either policy until after the fatal accident. On cross-motions for summary
judgment the district court entered judgment for Citgo against LCE, finding that
LCE had breached its contractual obligation to name Citgo as an additional
insured, but dismissed Citgo's claims against St. Paul and International. Citgo
timely appealed.


Citgo's appeal requires the interpretation of its contract with LCE and LCE's
insurance contracts with St. Paul and International. We review these matters de
novo. Truehart v. Blandon, 884 F.2d 223 (5th Cir.1989).

1. Coverage under the International policy


Citgo maintains that immediately upon the execution of its contract with LCE it
automatically became an insured under the International policy. It further
maintains that the threshold of the International excess liability policy "drops
down" to cover losses under $1 million in the event that the primary policy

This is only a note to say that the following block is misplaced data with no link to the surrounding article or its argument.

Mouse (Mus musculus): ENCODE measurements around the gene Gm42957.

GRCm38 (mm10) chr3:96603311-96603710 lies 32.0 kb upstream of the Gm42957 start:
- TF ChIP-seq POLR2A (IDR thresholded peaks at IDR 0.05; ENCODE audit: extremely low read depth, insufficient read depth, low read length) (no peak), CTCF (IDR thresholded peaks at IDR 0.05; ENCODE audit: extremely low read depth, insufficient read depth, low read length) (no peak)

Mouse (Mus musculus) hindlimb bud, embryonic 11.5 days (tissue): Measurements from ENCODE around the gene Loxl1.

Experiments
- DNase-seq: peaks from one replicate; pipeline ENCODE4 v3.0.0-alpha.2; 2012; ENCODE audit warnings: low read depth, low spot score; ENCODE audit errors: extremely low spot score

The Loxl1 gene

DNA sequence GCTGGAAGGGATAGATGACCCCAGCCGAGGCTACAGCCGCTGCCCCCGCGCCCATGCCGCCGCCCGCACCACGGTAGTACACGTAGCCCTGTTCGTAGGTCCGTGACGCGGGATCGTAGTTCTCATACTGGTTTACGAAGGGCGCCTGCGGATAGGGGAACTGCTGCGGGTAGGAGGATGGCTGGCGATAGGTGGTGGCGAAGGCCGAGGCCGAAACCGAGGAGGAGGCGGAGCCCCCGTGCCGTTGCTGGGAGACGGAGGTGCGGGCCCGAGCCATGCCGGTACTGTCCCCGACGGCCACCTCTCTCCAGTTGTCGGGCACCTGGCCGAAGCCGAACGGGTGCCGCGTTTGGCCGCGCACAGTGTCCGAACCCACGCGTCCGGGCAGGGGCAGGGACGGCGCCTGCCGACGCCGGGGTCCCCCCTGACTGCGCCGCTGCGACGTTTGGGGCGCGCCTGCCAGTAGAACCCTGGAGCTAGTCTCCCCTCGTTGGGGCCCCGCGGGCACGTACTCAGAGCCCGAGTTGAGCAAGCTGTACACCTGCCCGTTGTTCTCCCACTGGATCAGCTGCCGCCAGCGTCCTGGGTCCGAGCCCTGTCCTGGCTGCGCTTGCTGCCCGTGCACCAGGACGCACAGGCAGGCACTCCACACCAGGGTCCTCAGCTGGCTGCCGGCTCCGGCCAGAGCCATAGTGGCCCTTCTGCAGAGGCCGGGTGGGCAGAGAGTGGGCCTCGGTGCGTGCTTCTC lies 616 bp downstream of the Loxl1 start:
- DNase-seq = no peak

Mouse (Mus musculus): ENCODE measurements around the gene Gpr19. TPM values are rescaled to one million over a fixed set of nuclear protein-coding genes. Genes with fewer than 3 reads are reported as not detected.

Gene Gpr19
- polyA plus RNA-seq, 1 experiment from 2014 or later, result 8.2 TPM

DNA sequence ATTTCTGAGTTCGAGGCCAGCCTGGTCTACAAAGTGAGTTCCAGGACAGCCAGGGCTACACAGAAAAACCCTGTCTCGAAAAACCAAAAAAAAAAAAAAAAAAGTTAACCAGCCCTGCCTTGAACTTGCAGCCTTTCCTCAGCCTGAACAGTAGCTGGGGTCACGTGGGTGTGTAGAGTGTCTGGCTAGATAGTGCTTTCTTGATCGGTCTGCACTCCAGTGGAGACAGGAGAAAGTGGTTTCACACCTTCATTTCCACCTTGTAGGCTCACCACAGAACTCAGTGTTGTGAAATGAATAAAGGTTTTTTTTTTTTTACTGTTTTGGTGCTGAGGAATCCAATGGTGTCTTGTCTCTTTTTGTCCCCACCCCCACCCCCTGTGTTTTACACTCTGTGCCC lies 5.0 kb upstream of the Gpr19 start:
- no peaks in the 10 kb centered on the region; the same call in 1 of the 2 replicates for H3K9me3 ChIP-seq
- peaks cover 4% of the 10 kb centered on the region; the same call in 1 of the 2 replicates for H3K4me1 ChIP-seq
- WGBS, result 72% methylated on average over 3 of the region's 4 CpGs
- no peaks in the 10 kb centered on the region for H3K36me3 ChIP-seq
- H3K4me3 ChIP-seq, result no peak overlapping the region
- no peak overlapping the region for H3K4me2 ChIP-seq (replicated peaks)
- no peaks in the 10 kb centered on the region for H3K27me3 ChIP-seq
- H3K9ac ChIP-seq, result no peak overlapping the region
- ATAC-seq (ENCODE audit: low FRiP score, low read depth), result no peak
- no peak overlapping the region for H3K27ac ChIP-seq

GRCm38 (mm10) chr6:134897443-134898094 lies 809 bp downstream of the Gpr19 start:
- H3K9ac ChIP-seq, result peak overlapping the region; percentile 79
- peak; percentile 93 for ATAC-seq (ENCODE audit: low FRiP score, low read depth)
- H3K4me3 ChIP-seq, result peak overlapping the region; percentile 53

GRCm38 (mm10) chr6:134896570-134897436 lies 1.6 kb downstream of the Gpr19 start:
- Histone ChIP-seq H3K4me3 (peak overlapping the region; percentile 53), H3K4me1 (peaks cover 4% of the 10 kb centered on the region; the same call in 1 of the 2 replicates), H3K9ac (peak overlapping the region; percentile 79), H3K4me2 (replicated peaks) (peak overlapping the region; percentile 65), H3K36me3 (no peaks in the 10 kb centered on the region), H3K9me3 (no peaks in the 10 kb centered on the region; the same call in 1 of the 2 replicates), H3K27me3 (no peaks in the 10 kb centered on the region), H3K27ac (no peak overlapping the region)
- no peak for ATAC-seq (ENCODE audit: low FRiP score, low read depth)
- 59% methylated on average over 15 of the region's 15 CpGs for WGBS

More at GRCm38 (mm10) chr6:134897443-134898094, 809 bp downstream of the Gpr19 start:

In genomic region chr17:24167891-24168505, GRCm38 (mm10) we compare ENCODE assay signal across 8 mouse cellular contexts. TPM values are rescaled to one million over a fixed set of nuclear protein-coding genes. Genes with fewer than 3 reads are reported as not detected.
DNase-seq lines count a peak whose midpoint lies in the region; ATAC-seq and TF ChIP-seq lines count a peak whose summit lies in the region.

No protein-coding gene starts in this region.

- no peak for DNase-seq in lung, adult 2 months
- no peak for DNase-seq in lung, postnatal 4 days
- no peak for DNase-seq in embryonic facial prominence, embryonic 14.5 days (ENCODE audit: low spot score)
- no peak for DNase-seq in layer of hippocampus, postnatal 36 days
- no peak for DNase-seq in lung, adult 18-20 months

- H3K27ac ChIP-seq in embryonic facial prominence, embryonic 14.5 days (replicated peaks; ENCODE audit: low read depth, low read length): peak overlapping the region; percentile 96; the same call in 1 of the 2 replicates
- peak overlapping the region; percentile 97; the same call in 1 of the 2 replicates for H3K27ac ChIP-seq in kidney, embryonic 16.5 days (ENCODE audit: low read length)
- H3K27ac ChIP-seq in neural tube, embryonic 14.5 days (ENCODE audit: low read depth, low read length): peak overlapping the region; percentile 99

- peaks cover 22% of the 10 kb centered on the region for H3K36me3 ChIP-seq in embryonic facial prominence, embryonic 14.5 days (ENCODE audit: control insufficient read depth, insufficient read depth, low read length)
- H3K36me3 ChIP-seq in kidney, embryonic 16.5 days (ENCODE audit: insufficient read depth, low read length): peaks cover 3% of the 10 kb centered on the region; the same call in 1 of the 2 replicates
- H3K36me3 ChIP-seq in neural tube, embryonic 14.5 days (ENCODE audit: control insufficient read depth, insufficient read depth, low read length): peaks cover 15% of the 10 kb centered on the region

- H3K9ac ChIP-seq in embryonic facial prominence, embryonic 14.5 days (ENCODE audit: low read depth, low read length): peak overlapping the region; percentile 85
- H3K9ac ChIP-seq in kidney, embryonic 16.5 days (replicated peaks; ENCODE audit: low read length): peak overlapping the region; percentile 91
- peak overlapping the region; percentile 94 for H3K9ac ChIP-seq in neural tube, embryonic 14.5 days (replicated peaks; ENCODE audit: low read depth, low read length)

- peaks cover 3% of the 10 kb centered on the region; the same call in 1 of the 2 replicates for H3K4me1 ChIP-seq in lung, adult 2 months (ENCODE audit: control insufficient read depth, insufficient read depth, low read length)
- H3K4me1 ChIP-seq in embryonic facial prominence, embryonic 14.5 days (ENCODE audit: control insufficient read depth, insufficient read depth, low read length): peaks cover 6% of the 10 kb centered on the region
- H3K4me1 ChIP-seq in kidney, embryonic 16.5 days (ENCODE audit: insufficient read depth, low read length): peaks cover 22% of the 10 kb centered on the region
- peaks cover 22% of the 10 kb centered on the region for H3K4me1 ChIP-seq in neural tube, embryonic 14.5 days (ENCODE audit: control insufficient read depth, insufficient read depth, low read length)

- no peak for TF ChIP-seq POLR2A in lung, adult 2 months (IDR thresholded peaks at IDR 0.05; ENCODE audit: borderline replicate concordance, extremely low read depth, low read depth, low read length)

issued by St. Paul provides no coverage. We agree with the district court and
hold that Citgo was not an insured under the International policy.

Citgo bases its argument on the definition of "insured" in the International

policy, which includes "any person, organization, trustee or estate to whom or
to which the Named Insured is obligated by virtue of a written contract to
provide insurance such as is afforded by this policy...." Citgo's purchase order
contract with LCE obligated LCE to provide comprehensive general liability
insurance of not less than $1 million per occurrence for itself and Citgo.
Because the International policy covers only those losses in excess of $1
million, that policy does not afford the coverage which LCE's contract with
Citgo required.

Citgo argues, however, that its contractor's manual, incorporated in the

purchase order contract by reference, obligated LCE to provide Citgo with the
coverage afforded by the International policy. The pertinent manual sections

All insurance coverages carried by Contractor, whether or not required hereby,
... shall extend to and protect Company ... to the full amount of such coverage, but

not less than the following shall be provided:

11Comprehensive General Liability insurance ... not less than $1,000,000 per
ADDITIONAL NAMED INSURED--Contractor shall cause the insurance
company to name Company as an additional insured on all of the above insurance....

(emphasis added). According to Citgo, under this provision LCE's voluntary

decision to obtain excess liability coverage for itself triggered an obligation to